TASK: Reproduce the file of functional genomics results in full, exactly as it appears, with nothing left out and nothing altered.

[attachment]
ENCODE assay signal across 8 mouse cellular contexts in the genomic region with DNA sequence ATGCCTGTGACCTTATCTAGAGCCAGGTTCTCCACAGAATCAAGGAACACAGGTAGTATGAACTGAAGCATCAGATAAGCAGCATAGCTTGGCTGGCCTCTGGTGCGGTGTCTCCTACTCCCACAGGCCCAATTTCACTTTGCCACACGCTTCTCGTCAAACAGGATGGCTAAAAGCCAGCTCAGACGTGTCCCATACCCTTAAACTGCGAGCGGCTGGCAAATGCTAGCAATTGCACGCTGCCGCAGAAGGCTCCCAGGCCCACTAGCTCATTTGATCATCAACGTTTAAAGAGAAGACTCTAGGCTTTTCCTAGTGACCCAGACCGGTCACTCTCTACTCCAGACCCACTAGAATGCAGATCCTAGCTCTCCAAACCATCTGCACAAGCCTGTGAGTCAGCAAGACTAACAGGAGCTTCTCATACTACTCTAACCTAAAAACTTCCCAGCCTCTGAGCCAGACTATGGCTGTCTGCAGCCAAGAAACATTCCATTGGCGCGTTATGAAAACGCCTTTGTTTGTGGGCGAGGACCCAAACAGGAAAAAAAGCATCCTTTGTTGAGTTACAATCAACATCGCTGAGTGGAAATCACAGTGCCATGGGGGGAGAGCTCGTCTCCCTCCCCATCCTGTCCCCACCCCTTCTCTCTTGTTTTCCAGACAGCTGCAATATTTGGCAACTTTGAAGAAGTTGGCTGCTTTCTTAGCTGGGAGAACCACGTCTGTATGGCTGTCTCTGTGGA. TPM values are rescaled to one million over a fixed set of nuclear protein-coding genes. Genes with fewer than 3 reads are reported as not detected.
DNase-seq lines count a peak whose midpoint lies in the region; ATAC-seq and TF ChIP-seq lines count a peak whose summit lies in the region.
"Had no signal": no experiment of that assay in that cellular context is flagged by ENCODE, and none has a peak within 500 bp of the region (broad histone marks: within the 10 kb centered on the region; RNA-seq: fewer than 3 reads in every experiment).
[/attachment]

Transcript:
ENCODE assay signal across 8 mouse cellular contexts in the genomic region with DNA sequence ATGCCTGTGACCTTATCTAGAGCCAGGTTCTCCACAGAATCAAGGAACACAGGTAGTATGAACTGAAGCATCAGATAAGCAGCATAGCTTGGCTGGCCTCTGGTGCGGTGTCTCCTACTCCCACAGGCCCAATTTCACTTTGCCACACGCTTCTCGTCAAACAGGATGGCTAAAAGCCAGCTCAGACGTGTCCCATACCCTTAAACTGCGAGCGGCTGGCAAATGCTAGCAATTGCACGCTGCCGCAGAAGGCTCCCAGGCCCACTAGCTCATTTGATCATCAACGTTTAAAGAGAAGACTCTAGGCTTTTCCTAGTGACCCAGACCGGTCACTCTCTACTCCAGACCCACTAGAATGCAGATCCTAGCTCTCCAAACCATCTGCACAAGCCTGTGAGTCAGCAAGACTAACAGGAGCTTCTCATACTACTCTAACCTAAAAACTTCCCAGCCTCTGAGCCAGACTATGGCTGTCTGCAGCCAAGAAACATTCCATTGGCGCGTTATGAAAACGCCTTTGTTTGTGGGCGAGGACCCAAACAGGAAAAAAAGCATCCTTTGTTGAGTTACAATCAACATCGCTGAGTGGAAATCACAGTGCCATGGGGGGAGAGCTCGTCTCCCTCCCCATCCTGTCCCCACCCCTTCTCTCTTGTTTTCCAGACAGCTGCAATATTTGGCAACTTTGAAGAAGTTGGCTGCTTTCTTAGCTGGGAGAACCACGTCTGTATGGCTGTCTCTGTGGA. TPM values are rescaled to one million over a fixed set of nuclear protein-coding genes. Genes with fewer than 3 reads are reported as not detected.
DNase-seq lines count a peak whose midpoint lies in the region; ATAC-seq and TF ChIP-seq lines count a peak whose summit lies in the region.
"Had no signal": no experiment of that assay in that cellular context is flagged by ENCODE, and none has a peak within 500 bp of the region (broad histone marks: within the 10 kb centered on the region; RNA-seq: fewer than 3 reads in every experiment).